By Adam Pankratz
The Covid-19 tidal wave roared in and flattened the world economy, laying waste to businesses and government plans around the globe. The wave has now ebbed, but does a second wave and further rough water lie ahead for investors?
The numbers relating to Covid-19 and its economic destruction are staggering by any measure. No country was spared, no industry unscathed. Canada’s GDP shrank by 9% in March, in France the economy contracted by 5% in the first quarter. The most recent data out of the UK shows that their economy contracted by over 20% in the month of April – an absolute cataclysm. Looking more broadly, the IMF estimates that rich world budget deficits will average 11% of GDP in 2020, with government debt climbing from 105% of GDP to 120%.
Unemployment has skyrocketed around the world – over 30 million in the US – and in one of the more astonishing trading days the price of oil sank to -$37 a barrel. And no, the negative symbol is not a typo.
Any observer seeing the aforementioned figures would be forgiven for assuming that the world was on the brink of collapse, with the stock market at all-time lows as investors fled for any safe haven possible, even if that meant stuffing money in their mattress. Markets, however, remain stubbornly resilient. Since the low water mark towards the end of March, stock indices have recovered (up 38% from March lows), even if they have not it the lofty highs of February. Is this a sign that the world is rebuilding from the Covid-19 devastation, or is it unjustifiable optimism by people who have simply had enough and are letting wishful thinking override clear-eyed analysis.
One of the answers may, surprisingly, lie in the fallout from the recent protest waves sweeping the US and many other countries. If the message of the protests can be admired, the social distancing practiced cannot. Health leaders long warned of the mass gatherings – so called “super spreader” situations – as the worst-case scenario for Covid-19 outbreaks were spreading. If the following weeks do not see a significant spike in Covid-19 cases, does it not seem likely many people will decide for themselves that the pandemic is over? Politically, it would be very difficult to justify the strict measures currently in place if a gathering of thousands does not result in disaster. That could be good news for the economy as citizens decide to resume their pre-Covid-19 routines.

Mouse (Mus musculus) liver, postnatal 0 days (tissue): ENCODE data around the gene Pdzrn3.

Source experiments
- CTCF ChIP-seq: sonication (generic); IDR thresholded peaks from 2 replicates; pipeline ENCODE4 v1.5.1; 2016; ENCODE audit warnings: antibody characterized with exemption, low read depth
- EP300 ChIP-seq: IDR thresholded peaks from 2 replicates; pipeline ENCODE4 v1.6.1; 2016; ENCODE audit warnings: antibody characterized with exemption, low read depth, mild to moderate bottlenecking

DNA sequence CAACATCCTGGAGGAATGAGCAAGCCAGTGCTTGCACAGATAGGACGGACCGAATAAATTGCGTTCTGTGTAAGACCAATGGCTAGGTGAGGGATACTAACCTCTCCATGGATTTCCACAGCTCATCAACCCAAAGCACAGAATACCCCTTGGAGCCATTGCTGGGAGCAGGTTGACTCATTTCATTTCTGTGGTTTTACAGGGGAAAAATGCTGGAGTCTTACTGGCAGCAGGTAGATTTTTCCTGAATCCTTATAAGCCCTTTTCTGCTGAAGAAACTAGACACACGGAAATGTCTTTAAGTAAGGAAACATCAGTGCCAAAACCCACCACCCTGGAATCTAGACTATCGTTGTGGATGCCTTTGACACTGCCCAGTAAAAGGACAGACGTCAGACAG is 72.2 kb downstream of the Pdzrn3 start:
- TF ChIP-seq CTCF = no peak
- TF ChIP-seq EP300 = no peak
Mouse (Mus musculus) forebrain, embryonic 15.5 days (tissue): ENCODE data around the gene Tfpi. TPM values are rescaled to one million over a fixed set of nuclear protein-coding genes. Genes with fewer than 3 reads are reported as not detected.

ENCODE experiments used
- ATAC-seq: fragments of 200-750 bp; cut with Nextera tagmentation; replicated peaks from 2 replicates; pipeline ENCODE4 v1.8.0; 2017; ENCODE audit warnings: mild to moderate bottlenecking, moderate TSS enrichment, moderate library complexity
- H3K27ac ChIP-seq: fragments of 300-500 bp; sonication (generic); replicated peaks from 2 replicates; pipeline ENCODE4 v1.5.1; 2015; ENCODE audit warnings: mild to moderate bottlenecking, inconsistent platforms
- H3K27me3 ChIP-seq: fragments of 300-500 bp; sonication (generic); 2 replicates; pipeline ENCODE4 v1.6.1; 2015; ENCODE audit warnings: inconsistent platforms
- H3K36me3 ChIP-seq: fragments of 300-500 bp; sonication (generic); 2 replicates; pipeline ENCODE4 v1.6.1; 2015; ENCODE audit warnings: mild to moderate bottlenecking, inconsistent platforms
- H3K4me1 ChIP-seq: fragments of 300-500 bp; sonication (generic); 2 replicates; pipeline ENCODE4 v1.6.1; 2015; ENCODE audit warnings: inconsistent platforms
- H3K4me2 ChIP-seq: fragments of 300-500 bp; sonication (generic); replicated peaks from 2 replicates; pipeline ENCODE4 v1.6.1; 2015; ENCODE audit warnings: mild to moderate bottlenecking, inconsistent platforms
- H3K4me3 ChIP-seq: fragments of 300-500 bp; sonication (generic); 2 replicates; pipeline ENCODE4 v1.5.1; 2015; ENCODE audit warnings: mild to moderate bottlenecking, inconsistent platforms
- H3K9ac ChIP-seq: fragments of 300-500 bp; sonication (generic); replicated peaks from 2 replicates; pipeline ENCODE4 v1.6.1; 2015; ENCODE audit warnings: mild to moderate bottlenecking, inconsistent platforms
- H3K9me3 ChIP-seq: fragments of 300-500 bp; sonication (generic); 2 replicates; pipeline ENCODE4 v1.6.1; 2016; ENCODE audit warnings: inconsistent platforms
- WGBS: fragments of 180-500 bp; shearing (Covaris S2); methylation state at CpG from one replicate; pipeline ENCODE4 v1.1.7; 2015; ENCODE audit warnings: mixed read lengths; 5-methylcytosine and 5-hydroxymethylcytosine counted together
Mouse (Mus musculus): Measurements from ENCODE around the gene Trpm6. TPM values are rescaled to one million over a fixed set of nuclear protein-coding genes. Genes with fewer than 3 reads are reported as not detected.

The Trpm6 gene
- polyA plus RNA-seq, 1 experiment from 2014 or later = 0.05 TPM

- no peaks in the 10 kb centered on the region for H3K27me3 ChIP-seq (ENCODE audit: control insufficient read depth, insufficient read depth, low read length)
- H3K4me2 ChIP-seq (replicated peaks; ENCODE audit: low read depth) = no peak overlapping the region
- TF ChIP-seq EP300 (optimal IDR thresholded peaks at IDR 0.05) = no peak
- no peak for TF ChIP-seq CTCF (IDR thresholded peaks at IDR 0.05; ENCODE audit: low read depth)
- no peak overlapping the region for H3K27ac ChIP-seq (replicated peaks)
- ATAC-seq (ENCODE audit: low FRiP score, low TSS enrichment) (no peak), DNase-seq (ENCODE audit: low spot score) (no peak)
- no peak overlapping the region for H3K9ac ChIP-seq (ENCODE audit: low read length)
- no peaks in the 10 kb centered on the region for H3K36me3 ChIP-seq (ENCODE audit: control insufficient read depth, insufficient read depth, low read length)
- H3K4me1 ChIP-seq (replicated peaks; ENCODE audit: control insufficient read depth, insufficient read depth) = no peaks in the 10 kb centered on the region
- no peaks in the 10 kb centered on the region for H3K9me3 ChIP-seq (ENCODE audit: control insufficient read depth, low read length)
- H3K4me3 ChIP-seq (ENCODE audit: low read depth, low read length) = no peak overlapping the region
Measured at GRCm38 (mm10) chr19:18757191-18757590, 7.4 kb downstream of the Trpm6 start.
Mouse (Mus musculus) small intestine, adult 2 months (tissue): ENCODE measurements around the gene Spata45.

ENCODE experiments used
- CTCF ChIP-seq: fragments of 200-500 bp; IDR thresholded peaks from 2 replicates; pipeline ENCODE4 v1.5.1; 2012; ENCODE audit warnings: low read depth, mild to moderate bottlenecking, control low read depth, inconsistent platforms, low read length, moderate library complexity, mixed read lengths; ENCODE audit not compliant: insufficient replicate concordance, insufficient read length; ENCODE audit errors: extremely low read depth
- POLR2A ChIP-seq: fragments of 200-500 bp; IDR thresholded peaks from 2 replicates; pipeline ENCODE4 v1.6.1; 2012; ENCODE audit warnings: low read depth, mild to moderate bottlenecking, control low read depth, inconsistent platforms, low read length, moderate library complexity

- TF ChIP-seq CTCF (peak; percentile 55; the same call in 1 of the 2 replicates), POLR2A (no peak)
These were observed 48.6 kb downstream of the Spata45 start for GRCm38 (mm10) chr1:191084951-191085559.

Unfortunately, that scenario seems unlikely. Data does not indicate we have fully slayed the Covid-beast and it is becoming increasingly difficult to ignore the shuttered shop windows and empty restaurants that have now become part of our everyday lives. Logic and common sense say tough economic times lie ahead with flat or minimal growth in many areas.
Stocks will react differently depending on their industry. Energy and base-materials will likely continue to struggle. Good deals are to be found by choosy investors here. Retail will continue to get pummeled, except for the online giants who are having a field day. Classic safe havens like gold and precious metals and related equities are likely to remain buoyant, as I mentioned in a past column. And, in an interesting twist for longer-term, risk averse investor, Covid-19 gave the answer to the always theoretical question of where they would want their money in a global Armageddon. Now that we’ve seen theory in practise, buy those companies.
One interesting area to keep an eye on are banks and financial institutions. While bank fundamentals remain strong – particularly in Canada – their clients are in trouble. The regulation resulting from the 2008 crash has thankfully made the financial system resilient. However, one of the key differences between the Covid-19 crash and 2008 is that 2008 was caused by the financial system, where 2020 is a global economic shutdown across the board. So far the banks remain solid, but will that continue if a tidal wave of business and personal bankruptcies washes over the globe? Personally, I think the answer is yes, but they still may trade sideways for a while.
For investors, the Covid-19 pandemic has exposed bad businesses, outed fraud and identified industry stars. As we cautiously re-open, we all want to believe that greener pastures and a Covid-19-free world lie around the corner. Still, at this time, more than ever, a long investment horizon is essential. While we can be relatively sure the world will be free of Covid-19 in 24-36 months, we have very little idea what the next 6-18 months might bring. The second wave could be one of bankruptcies or a Covid-19 resurgence and investors are going to have to ride out some rough seas for the next while.